When a group went out running during the Whistler Grand Meet-up, I realized I wanted to do that, too. That’s another way of challenging myself, but I can’t think of a greater group of people to do it with.

I have to balance my own time in a very different way than when I worked in an office. I’m responsible for both making sure my work gets done and that I have a work-life balance. Remembering to leave the house (most days) is also part of that challenge, which I’m still working on.

I get to help people, every day.

One of the reasons I switched to support was that I wanted to directly help people. I spend every working day in our ticket system working to solve WooCommerce issues for our customers. I get to go to WordCamp and conferences and help people face-to-face as well. It’s an incredible feeling.

I also get to help people within our organization. I really enjoy being a buddy for our trials and support rotations as I get to see the world from their perspective. There are so many opportunities to help each other through answering questions, documentation, etc.

I get to see the world!

I have gotten to travel so much since starting at Automattic. This list isn’t even complete – it’s just the highlights!

  • May 2016: Team meet-up Barcelona
  • July 2016: Woo Trip Berlin (group photo is at the top of the page)
  • July 2016: WordCamp Brighton
  • September 2016: Grand Meetup in Whistler
  • November 2016: WordCamp Stockholm
  • March 2017: Speaker (!!!) at CMS Africa in Abuja, Nigeria (!!!)
  • March 2017: Team meet-up Lisbon

So what’s next?

I think I found my footing at Automattic within the last year. It’s hit me just how much my life has changed.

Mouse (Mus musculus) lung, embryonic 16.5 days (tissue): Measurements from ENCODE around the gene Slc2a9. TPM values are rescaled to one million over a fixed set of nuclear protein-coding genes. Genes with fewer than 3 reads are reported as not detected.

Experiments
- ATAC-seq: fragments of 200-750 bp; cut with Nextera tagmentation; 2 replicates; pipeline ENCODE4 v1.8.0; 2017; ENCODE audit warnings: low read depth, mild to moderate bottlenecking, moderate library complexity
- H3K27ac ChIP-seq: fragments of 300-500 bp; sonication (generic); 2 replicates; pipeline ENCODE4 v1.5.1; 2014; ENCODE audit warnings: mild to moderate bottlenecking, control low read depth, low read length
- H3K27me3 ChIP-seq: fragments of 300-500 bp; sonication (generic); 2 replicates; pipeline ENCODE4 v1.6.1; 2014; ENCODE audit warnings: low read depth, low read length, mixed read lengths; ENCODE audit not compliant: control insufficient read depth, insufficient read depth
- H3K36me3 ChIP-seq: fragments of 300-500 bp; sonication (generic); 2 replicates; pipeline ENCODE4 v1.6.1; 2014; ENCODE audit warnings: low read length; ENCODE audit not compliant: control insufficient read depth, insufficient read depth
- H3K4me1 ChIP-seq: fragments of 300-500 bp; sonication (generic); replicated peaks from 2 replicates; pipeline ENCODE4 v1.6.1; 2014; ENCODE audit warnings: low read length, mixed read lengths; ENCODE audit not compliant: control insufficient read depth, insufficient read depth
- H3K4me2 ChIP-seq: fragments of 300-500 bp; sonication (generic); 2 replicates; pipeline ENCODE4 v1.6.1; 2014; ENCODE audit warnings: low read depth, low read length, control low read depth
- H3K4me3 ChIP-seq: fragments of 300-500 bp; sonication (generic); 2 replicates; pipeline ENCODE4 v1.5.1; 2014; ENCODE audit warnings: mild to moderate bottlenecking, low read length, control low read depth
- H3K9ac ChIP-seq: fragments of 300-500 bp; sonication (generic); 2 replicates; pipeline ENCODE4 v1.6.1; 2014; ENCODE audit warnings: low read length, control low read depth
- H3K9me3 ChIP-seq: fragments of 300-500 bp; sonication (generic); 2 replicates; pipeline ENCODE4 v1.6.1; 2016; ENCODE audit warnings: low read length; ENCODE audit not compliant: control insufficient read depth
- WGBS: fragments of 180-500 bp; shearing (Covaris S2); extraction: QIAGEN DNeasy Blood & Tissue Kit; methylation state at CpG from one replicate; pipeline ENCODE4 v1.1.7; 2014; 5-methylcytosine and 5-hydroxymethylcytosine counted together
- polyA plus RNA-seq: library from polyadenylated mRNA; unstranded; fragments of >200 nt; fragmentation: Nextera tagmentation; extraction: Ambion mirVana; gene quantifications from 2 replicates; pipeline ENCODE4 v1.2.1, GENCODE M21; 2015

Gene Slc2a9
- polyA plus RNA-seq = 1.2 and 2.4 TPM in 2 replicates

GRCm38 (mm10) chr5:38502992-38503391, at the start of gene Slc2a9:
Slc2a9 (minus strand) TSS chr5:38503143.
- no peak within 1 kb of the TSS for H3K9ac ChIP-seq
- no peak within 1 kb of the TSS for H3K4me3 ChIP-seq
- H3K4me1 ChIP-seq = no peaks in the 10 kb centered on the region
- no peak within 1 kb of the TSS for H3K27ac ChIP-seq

Next up, I look forward to learning more about WooCommerce, a bit of CSS and PHP and just getting better at my job.

I also plan to run a 5k with my colleagues at the next Grand Meet-up, so wish me luck! 😀

5 thoughts on “One year anniversary at Automattic

  1. Dude you’re at Automattic now? That’s awesome! They seem like a wonderful company, so I’m glad you’ve found a place with them.

    Also, this comments form asks for some seriously sketchy permissions if you try to sign in with Twitter: follow new people and post tweets for you — now that you work for them, you can do something about that, right?

    I’m glad things appear to be working out for you up there in VikingLand. You seem so happy 🙂

    Like

    1. I’ve been at Automattic for coming up on two years now – I work on WooCommerce support. 🙂 It’s awesome and I love that I get to help make the world a better place.

      I’ll pass that about the Twitter permissions on – it is indeed a bit odd. Thanks!

      Like

    2. Also, this comments form asks for some seriously sketchy permissions if you try to sign in with Twitter: follow new people and post tweets for you — now that you work for them, you can do something about that, right?

      I checked into this from the WordPress.com end:

      WordPress.com offers integrations and features that enable users to more easily share their content on third party sites like Facebook (https://en.support.wordpress.com/facebook-integration/) and Twitter (https://en.support.wordpress.com/twitter/), but this connection has to be proactively initiated by the user. And once initiated, WordPress.com only posts to those third party accounts when the user publishes a new post that they choose to “publicize” or share.

      So, you’re setting up the initial authorization by logging in via Twitter, as you’re linking your Twitter account to WordPress.com. WordPress.com has to get those initial permissions, but doesn’t apply them until you actually want to publish posts at WordPress.com and immediately share them via Twitter.

      I agree that it looks a bit sketchy to be asked for them up front, especially without further information.

      Like

      1. Ah, yeah that makes more sense. The thing is, at this stage in the process, all I want to do is verify my identity as being on Twitter and have no interest in allowing WordPress to do any of that. I’d suggest that they break up the permissions a bit: id only for comments, and full auth for proper integration.

        Like